Virginia’s Indian tribes have faced numerous obstacles in their decades-old quest for federal recognition. But one person has long stood in their way — and he’s been dead for 68 years.

Walter Plecker — a physician, eugenicist and avowed white supremacist — ran Virginia’s Bureau of Vital Statistics with single-minded resolve over 34 years in the first half of the 20th century.

Though he died in 1947, Plecker’s shadow still lingers over the state, a vestige of a vicious era when racist practices were an integral part of government policy and Virginia officials ruthlessly enforced laws created to protect what they considered a master white race.

For Virginia’s Indians, the policies championed by Plecker threatened their very existence, nearly wiping out the tribes who greeted the country’s first English settlers and who claim Pocahontas as an ancestor. This month, the legacy of those laws could again help sabotage an effort by the Pamunkey people to become the state’s first federally recognized tribe.

Obsessed with the idea of white superiority, Plecker championed legislation that would codify the idea that people with one drop of “Negro” blood could not be classified as white. His efforts led the Virginia legislature to pass the Racial Integrity Act of 1924, a law that criminalized interracial marriage and also required that every birth in the state be recorded by race with the only options being “White” and “Colored.”

Plecker was proud of the law and his role in creating it. It was, he said, “the most perfect expression of the white ideal, and the most important eugenical effort that has been made in 4,000 years.

The act didn’t just make blacks in Virginia second-class citizens — it also erased any acknowledgment of Indians, whom Plecker claimed no longer truly existed in the commonwealth. With a stroke of a pen, Virginia was on a path to eliminating the identity of the Pamunkey, the Mattaponi, the Chickahominy, the Monacan, the Rappahannock, the Nansemond and the rest of Virginia’s tribes…

Read the entire article here.

Tags: , , , , ,

The ambiguity of racial categories

Posted in Articles, Census/Demographics, Latino Studies, Media Archive, Social Science, United States on 2015-07-01 13:54Z by Steven

The ambiguity of racial categories

The Washington Post
2015-06-16

Andrew Gelman, Professor of Statistics and Political Science
Columbia University, New York, New York


Racial classification has been in the news lately with the story of Rachel Dolezal, the NAACP official who is ethnically white but characterized herself as black until the story came out:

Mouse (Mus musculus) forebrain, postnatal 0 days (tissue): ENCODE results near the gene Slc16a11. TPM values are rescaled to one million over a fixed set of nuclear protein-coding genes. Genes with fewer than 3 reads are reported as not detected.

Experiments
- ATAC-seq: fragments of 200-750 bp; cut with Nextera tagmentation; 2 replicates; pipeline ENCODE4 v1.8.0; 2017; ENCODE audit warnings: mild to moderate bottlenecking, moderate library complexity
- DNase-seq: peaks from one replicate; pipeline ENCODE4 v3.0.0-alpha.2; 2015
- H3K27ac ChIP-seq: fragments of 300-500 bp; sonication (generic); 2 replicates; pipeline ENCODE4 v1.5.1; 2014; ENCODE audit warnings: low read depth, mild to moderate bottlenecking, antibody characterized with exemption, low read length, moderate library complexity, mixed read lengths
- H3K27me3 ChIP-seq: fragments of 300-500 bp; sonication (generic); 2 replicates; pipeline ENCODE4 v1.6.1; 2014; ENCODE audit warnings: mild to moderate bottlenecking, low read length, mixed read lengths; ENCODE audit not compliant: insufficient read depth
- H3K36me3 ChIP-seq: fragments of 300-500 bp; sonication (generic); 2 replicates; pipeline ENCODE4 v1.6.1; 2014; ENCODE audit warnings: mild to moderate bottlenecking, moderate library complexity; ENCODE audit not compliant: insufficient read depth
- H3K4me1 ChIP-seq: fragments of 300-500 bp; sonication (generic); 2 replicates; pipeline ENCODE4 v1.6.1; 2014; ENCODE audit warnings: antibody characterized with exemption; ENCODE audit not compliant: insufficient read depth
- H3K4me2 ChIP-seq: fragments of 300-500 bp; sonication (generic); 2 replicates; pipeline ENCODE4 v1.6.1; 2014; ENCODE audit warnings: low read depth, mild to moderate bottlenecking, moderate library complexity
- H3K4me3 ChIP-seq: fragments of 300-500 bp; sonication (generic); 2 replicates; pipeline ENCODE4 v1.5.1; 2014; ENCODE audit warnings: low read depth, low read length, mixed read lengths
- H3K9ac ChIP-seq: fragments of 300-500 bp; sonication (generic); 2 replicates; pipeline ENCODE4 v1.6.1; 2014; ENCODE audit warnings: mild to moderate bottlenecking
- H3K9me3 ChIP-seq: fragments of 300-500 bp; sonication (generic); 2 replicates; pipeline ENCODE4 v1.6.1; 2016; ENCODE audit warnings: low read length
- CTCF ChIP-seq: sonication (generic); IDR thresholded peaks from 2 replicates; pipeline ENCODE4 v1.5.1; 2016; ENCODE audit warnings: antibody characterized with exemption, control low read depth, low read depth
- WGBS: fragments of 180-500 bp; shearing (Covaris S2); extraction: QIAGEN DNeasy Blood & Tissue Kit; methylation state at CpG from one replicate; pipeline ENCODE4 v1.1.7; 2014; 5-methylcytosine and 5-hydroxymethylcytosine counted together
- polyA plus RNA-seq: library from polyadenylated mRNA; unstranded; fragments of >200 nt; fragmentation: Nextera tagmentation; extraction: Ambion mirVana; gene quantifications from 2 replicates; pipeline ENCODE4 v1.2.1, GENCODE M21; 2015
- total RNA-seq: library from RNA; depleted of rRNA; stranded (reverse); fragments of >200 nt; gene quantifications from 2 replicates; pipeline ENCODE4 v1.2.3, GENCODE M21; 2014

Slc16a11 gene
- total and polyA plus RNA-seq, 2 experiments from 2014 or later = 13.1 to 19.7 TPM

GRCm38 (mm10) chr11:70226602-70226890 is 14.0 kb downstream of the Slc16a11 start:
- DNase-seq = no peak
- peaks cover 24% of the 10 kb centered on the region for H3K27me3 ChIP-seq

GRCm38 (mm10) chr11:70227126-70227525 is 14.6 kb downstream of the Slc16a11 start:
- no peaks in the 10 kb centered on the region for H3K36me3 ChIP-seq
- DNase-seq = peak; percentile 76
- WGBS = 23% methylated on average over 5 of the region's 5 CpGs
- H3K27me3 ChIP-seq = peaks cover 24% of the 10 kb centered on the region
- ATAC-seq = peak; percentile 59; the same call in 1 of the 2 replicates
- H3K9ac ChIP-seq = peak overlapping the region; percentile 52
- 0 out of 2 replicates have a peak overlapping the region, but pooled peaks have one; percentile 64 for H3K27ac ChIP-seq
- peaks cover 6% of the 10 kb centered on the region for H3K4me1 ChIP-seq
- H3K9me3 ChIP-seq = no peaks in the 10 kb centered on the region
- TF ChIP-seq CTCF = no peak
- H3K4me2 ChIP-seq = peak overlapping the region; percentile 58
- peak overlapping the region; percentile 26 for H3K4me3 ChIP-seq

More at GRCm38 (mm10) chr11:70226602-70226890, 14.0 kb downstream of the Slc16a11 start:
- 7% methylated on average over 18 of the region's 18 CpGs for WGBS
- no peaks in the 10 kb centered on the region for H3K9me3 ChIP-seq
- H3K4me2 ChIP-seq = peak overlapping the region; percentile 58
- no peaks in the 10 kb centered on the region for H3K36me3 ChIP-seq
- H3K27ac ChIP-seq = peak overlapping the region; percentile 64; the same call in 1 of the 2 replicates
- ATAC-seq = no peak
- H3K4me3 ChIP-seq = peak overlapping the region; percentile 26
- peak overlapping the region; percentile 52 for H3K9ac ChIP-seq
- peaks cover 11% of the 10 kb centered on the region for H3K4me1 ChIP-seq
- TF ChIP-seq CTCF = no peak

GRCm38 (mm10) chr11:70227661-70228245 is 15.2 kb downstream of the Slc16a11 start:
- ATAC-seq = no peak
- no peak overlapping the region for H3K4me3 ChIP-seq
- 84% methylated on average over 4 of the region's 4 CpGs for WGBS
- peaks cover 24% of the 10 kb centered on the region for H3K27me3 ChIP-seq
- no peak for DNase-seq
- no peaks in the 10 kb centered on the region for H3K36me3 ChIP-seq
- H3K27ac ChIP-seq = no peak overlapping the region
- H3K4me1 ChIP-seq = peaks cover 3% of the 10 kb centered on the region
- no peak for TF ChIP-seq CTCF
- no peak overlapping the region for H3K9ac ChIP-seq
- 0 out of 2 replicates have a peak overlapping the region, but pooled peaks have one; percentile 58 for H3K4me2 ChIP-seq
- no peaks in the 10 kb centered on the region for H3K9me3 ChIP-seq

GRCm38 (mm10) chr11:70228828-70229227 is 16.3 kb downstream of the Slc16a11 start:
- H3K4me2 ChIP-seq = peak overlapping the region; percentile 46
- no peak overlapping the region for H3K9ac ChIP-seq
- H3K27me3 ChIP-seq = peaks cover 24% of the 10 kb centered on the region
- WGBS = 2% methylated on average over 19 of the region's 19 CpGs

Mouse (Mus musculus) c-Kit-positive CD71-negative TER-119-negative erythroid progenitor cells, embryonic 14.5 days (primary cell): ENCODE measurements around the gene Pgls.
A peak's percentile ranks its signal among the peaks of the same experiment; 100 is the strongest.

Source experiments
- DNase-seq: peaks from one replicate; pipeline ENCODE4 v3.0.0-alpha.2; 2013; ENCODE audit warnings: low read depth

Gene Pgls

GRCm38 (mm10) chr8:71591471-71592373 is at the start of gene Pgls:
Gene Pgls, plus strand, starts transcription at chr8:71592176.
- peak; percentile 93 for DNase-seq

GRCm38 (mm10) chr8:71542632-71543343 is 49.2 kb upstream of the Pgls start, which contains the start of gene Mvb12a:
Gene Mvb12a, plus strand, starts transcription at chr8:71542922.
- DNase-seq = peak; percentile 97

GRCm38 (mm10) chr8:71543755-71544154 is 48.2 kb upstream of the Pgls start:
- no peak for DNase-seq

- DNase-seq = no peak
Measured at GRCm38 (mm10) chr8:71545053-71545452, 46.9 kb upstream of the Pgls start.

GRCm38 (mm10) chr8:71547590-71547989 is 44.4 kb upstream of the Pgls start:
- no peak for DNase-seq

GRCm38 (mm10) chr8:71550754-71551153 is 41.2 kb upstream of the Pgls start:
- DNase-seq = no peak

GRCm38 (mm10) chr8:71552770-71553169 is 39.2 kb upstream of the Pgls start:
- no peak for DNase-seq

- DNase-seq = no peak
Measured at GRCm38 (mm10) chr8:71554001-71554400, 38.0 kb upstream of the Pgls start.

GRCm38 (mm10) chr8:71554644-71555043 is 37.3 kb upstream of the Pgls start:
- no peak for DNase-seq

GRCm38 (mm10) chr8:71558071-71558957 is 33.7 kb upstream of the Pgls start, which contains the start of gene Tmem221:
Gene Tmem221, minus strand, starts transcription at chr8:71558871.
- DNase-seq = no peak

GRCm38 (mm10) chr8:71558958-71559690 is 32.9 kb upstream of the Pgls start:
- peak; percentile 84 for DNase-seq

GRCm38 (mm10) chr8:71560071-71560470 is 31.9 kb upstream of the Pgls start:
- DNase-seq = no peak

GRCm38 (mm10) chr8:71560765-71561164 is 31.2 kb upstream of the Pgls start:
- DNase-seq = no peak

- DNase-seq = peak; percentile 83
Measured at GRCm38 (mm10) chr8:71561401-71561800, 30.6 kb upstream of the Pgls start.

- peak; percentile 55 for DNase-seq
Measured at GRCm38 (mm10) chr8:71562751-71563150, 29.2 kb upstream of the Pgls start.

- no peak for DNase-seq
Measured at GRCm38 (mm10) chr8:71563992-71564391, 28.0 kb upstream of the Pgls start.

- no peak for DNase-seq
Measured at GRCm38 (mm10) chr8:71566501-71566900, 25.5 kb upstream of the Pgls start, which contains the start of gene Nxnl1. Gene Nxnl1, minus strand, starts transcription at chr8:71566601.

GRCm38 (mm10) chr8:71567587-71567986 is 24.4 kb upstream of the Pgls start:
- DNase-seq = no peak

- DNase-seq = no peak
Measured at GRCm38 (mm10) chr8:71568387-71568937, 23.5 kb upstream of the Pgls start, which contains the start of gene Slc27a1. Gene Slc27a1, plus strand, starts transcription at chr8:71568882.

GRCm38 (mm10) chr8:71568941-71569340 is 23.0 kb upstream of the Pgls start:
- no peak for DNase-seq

The allegation lit up the Internet, fueled by Ms. Dolezal’s apparent refusal to give a direct answer about her racial background, and by family photos of her as a blue-eyed teenager with straight blond hair.

What does it mean to be white, or black, or mixed-race?

These questions are not going away. Richard Perez-Pena reports:

The number of American adults with mixed-race backgrounds is three times what official census figures indicate… The Pew Research Center survey found that 6.9 percent of adults in the United States were multiracial, based on how they identify themselves or on having parents or grandparents of different races. By comparison, the 2010 census reported 2.1 percent of adults, and 2.9 percent of people any age, as multiracial, based on people’s descriptions of themselves or others in their households. (Hispanics are considered an ethnic group, not a race.)…

Relevant to this discussion is a book from two years ago, “What is Your Race? The Census and Our Flawed Efforts to Classify Americans,” by former Census Bureau director Ken Prewitt recommends taking the race question off the decennial census. As I summarized last time this came up, Prewitt recommends gradual changes, integrating the race and national origin questions while improving both. In particular, he would replace the main “race” question by a “race or origin” question, with the instruction to “Mark one or more” of the following boxes: “White,” “Black, African Am., or Negro,” “Hispanic, Latino, or Spanish origin,” “American Indian or Alaska Native,” “Asian,” “Native Hawaiian or Other Pacific Islander,” and “Some other race or origin.” He recommends treating Hispanic as a race or origin, in parallel with white, black, etc., which I agree makes sense. I think the current categorization in which “Hispanic” is an ethnic group but “White” and “Black” are races, is both confusing and unnecessary…

Read the entire article here.

Tags: , , , , , , ,